Thursday, December 07, 2006

Transport 2000 condemned the absence of any measure to encourage more fuel-efficient vehicles.

Transport 2000 Pre-Budget Report

A step in the right direction, but still further to go


Reacting to the pre-budget report, the pressure group TRANSPORT 2000 welcomed increases in duties on petrol and flying, but called for renewed investment in alternatives. It also condemned the absence of any measure to encourage more fuel-efficient vehicles.

Jason Torrance, Transport 2000 Campaigns Director, said, “We welcome the Chancellor’s move to double air passenger duties. This goes a little way toward bringing the real cost of air travel in line with other modes of transport. However, there is still a long way to go before the aviation industry pays its full costs in terms of carbon emissions and climate change, as recommended by the Stern and Eddington reports.”

“We also want the Government to make a firm commitment to spending the almost £1 billion that will be raised by this increase in air passenger duty on investment in more sustainable forms of transport such as buses, trams and trains, and travel choice programmes such as cycling and workplace travel plans, so that people have real and affordable choices in how they travel.”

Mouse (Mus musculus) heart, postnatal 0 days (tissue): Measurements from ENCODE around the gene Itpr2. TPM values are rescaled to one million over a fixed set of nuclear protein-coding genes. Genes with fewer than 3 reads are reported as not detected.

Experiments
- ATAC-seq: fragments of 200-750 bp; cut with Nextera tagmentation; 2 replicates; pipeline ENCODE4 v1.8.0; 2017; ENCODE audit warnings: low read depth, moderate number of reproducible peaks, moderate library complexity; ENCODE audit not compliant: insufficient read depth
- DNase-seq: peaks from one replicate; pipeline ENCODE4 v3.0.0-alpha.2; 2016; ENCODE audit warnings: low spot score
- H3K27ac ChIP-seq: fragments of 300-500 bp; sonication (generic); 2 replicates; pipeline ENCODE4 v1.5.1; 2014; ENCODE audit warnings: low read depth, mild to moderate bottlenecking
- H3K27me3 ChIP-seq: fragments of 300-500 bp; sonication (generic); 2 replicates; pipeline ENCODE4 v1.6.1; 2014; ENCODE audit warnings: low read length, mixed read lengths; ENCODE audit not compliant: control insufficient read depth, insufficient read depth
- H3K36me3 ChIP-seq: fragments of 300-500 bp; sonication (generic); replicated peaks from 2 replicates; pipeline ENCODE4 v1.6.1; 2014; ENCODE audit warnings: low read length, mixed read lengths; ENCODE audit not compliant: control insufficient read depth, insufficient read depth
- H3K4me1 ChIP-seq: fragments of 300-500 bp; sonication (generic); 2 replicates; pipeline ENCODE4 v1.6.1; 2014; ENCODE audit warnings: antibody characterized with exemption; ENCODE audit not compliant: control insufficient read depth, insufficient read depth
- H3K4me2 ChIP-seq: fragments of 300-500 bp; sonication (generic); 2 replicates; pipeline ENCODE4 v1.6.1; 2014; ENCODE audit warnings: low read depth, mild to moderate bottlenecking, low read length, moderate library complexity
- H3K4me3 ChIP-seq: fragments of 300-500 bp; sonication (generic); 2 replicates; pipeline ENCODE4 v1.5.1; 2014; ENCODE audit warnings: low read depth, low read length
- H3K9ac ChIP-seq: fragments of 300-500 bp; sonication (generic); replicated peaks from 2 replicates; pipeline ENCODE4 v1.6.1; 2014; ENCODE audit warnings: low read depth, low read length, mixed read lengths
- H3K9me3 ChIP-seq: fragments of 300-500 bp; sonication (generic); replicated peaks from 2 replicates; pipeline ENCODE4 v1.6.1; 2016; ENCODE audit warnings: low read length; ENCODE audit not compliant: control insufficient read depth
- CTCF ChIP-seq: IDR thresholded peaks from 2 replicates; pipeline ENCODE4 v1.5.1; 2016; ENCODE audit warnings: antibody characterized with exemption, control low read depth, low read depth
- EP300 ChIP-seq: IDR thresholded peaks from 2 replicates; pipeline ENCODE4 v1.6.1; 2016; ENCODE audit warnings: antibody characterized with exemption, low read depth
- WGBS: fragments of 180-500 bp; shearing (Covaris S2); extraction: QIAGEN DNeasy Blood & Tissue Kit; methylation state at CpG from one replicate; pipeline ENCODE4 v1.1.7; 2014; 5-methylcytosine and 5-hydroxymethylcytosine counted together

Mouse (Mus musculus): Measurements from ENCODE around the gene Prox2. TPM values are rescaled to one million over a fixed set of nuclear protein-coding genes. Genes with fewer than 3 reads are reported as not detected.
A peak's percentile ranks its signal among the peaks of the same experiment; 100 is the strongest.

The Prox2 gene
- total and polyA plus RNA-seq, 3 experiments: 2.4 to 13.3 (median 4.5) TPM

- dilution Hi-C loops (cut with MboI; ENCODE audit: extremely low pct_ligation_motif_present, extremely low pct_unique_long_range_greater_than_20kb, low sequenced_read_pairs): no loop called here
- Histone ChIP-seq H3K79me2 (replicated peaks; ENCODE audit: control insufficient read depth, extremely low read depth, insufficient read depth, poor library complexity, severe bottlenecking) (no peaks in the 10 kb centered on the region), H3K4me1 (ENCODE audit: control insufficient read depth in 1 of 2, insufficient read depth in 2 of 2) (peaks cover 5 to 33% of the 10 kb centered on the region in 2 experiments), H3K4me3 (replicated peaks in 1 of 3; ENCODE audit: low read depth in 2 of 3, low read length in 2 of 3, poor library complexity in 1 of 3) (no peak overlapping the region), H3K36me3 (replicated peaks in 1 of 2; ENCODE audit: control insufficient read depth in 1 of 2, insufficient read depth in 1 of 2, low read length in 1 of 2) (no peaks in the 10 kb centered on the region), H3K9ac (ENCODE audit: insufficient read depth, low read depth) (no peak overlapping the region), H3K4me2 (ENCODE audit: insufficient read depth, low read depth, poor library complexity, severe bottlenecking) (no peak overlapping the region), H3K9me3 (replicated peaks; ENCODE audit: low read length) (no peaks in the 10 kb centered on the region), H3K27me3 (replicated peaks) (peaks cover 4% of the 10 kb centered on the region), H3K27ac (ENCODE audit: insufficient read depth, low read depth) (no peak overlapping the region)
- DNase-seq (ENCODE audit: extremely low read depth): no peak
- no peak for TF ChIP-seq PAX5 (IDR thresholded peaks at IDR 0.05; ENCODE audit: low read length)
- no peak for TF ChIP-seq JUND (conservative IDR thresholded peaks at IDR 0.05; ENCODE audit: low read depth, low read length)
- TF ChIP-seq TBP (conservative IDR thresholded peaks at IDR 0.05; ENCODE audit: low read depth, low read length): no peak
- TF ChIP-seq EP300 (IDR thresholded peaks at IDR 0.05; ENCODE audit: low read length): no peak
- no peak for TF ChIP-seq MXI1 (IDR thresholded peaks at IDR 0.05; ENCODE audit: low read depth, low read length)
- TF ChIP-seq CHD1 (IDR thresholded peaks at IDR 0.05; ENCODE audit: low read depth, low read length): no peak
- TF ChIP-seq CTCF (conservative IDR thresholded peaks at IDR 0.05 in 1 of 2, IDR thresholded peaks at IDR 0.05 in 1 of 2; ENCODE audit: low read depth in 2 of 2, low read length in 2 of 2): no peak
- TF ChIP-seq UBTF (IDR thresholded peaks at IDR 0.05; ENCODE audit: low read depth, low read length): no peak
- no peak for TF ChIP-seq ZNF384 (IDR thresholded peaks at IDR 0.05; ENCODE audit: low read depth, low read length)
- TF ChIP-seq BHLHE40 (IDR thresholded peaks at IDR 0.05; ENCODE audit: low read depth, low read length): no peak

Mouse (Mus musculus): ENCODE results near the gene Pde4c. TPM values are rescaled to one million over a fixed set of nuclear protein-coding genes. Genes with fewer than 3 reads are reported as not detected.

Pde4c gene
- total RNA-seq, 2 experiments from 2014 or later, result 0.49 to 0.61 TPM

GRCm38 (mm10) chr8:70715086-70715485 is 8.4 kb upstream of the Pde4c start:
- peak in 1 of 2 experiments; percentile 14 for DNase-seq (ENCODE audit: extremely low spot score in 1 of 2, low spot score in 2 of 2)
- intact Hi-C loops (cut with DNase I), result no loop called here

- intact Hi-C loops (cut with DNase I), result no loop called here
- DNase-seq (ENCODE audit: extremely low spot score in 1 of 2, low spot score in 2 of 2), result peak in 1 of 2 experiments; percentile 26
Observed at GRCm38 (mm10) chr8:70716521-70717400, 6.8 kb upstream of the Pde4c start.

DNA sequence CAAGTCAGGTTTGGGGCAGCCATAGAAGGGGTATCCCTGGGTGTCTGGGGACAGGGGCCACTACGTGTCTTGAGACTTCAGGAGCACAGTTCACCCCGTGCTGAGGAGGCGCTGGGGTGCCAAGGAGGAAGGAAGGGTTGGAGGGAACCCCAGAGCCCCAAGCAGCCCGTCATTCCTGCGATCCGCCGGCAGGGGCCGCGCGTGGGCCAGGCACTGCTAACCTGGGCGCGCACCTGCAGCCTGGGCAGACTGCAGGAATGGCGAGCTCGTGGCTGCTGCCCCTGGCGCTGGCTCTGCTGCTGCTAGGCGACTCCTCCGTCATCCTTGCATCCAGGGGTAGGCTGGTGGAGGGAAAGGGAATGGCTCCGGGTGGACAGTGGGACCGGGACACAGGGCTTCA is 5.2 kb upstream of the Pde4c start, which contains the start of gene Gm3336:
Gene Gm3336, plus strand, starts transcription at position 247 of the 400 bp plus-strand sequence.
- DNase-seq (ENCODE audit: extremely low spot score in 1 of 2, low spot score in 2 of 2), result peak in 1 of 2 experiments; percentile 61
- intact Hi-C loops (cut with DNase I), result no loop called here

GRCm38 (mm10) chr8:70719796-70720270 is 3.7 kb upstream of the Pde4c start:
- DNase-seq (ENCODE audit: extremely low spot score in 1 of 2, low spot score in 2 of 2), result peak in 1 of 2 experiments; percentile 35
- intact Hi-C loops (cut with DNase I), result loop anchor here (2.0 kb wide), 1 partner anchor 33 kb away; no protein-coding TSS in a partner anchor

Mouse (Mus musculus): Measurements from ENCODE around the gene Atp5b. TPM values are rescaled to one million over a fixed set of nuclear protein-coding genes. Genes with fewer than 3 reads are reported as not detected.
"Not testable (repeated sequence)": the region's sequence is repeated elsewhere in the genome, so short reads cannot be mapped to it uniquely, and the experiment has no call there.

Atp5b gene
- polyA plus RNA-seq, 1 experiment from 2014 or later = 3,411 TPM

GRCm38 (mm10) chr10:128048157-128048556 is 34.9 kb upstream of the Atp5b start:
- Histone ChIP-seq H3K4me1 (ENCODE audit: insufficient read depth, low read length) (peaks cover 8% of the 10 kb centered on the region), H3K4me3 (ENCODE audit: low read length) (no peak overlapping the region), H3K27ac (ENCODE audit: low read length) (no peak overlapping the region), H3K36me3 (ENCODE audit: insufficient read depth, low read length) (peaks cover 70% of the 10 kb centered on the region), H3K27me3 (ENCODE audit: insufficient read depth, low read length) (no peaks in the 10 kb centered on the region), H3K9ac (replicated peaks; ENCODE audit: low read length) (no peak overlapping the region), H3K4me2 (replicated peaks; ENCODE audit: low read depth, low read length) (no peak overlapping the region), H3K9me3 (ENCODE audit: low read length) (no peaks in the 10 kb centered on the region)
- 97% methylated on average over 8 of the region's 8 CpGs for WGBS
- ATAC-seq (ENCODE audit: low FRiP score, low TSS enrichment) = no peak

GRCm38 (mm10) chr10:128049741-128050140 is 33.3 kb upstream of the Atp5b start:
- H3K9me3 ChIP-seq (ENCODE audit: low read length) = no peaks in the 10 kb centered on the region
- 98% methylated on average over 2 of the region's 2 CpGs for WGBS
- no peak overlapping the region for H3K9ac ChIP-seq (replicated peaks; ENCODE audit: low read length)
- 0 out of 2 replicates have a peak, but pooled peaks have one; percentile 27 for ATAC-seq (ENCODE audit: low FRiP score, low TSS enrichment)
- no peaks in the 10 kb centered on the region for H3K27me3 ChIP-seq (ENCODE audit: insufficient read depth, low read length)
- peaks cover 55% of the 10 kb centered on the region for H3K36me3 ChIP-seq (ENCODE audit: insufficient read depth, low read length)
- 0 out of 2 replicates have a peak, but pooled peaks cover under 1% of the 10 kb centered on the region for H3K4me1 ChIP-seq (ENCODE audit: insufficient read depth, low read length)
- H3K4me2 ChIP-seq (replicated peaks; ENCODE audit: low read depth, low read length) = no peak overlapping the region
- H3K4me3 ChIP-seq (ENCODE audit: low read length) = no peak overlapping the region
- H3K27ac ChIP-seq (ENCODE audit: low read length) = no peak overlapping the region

On motoring, Torrance applauded the increase in fuel duty but insisted it’s not enough to bring the true cost of motoring up to realistic levels. “Since 2000 when fuel duty was first frozen, the real cost of motoring has fallen while public transport fares have continued to rise. The Government’s proposed increase in petrol duty of 1.25p/litre will start to tackle this, but there is much further to go.”

But Transport 2000 criticised the Chancellor for doing nothing to promote fuel efficient cars. Torrance said: “The European voluntary agreement has failed to cut car pollution. The Chancellor should have increased taxes on gas guzzlers such as the big 4x4s and cut them for low emission vehicles. Without these measures, our car manufacturing will be vulnerable to competition from Japan and China, as in the US.